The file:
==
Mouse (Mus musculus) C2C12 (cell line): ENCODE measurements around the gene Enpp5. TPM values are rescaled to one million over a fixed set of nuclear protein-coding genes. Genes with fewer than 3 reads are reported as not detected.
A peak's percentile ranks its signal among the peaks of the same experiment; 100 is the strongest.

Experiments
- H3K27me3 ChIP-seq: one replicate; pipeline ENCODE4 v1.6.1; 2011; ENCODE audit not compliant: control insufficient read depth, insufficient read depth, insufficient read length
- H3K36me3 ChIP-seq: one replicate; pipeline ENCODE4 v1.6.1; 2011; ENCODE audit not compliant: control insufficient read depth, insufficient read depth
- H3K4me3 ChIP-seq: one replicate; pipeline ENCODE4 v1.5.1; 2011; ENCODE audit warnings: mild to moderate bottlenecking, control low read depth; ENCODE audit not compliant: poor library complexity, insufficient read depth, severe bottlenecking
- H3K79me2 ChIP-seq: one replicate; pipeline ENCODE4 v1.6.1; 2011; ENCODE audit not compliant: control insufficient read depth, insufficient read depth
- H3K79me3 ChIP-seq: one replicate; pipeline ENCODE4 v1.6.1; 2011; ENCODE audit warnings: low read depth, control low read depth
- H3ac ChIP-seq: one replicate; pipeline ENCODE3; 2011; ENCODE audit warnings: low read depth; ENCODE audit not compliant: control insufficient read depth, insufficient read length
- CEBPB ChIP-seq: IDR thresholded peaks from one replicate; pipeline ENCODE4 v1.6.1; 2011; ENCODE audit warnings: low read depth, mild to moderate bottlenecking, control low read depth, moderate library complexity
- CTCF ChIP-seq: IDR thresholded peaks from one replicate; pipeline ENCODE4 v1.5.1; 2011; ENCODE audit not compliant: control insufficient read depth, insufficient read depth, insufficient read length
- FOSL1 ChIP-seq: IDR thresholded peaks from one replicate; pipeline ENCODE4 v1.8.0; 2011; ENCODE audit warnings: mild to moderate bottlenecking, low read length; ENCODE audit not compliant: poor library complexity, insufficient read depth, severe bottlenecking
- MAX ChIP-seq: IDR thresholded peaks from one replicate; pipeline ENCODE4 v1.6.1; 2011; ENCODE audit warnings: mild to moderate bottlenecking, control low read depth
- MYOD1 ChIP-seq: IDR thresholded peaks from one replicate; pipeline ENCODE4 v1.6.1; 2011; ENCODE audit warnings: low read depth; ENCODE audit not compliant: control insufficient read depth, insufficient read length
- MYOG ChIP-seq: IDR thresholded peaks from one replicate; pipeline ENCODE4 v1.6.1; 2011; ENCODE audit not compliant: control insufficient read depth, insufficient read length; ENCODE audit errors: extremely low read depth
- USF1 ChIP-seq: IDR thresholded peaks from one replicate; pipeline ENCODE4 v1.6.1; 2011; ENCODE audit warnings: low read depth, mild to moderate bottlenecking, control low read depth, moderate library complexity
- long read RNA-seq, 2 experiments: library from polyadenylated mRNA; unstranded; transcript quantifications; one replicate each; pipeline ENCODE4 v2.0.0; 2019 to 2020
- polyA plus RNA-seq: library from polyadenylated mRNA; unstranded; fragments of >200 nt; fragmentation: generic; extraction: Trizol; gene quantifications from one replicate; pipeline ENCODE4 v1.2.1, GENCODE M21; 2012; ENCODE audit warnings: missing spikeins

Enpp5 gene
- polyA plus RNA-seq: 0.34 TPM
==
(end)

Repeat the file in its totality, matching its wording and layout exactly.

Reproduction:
Mouse (Mus musculus) C2C12 (cell line): ENCODE measurements around the gene Enpp5. TPM values are rescaled to one million over a fixed set of nuclear protein-coding genes. Genes with fewer than 3 reads are reported as not detected.
A peak's percentile ranks its signal among the peaks of the same experiment; 100 is the strongest.

Experiments
- H3K27me3 ChIP-seq: one replicate; pipeline ENCODE4 v1.6.1; 2011; ENCODE audit not compliant: control insufficient read depth, insufficient read depth, insufficient read length
- H3K36me3 ChIP-seq: one replicate; pipeline ENCODE4 v1.6.1; 2011; ENCODE audit not compliant: control insufficient read depth, insufficient read depth
- H3K4me3 ChIP-seq: one replicate; pipeline ENCODE4 v1.5.1; 2011; ENCODE audit warnings: mild to moderate bottlenecking, control low read depth; ENCODE audit not compliant: poor library complexity, insufficient read depth, severe bottlenecking
- H3K79me2 ChIP-seq: one replicate; pipeline ENCODE4 v1.6.1; 2011; ENCODE audit not compliant: control insufficient read depth, insufficient read depth
- H3K79me3 ChIP-seq: one replicate; pipeline ENCODE4 v1.6.1; 2011; ENCODE audit warnings: low read depth, control low read depth
- H3ac ChIP-seq: one replicate; pipeline ENCODE3; 2011; ENCODE audit warnings: low read depth; ENCODE audit not compliant: control insufficient read depth, insufficient read length
- CEBPB ChIP-seq: IDR thresholded peaks from one replicate; pipeline ENCODE4 v1.6.1; 2011; ENCODE audit warnings: low read depth, mild to moderate bottlenecking, control low read depth, moderate library complexity
- CTCF ChIP-seq: IDR thresholded peaks from one replicate; pipeline ENCODE4 v1.5.1; 2011; ENCODE audit not compliant: control insufficient read depth, insufficient read depth, insufficient read length
- FOSL1 ChIP-seq: IDR thresholded peaks from one replicate; pipeline ENCODE4 v1.8.0; 2011; ENCODE audit warnings: mild to moderate bottlenecking, low read length; ENCODE audit not compliant: poor library complexity, insufficient read depth, severe bottlenecking
- MAX ChIP-seq: IDR thresholded peaks from one replicate; pipeline ENCODE4 v1.6.1; 2011; ENCODE audit warnings: mild to moderate bottlenecking, control low read depth
- MYOD1 ChIP-seq: IDR thresholded peaks from one replicate; pipeline ENCODE4 v1.6.1; 2011; ENCODE audit warnings: low read depth; ENCODE audit not compliant: control insufficient read depth, insufficient read length
- MYOG ChIP-seq: IDR thresholded peaks from one replicate; pipeline ENCODE4 v1.6.1; 2011; ENCODE audit not compliant: control insufficient read depth, insufficient read length; ENCODE audit errors: extremely low read depth
- USF1 ChIP-seq: IDR thresholded peaks from one replicate; pipeline ENCODE4 v1.6.1; 2011; ENCODE audit warnings: low read depth, mild to moderate bottlenecking, control low read depth, moderate library complexity
- long read RNA-seq, 2 experiments: library from polyadenylated mRNA; unstranded; transcript quantifications; one replicate each; pipeline ENCODE4 v2.0.0; 2019 to 2020
- polyA plus RNA-seq: library from polyadenylated mRNA; unstranded; fragments of >200 nt; fragmentation: generic; extraction: Trizol; gene quantifications from one replicate; pipeline ENCODE4 v1.2.1, GENCODE M21; 2012; ENCODE audit warnings: missing spikeins

Enpp5 gene
- polyA plus RNA-seq: 0.34 TPM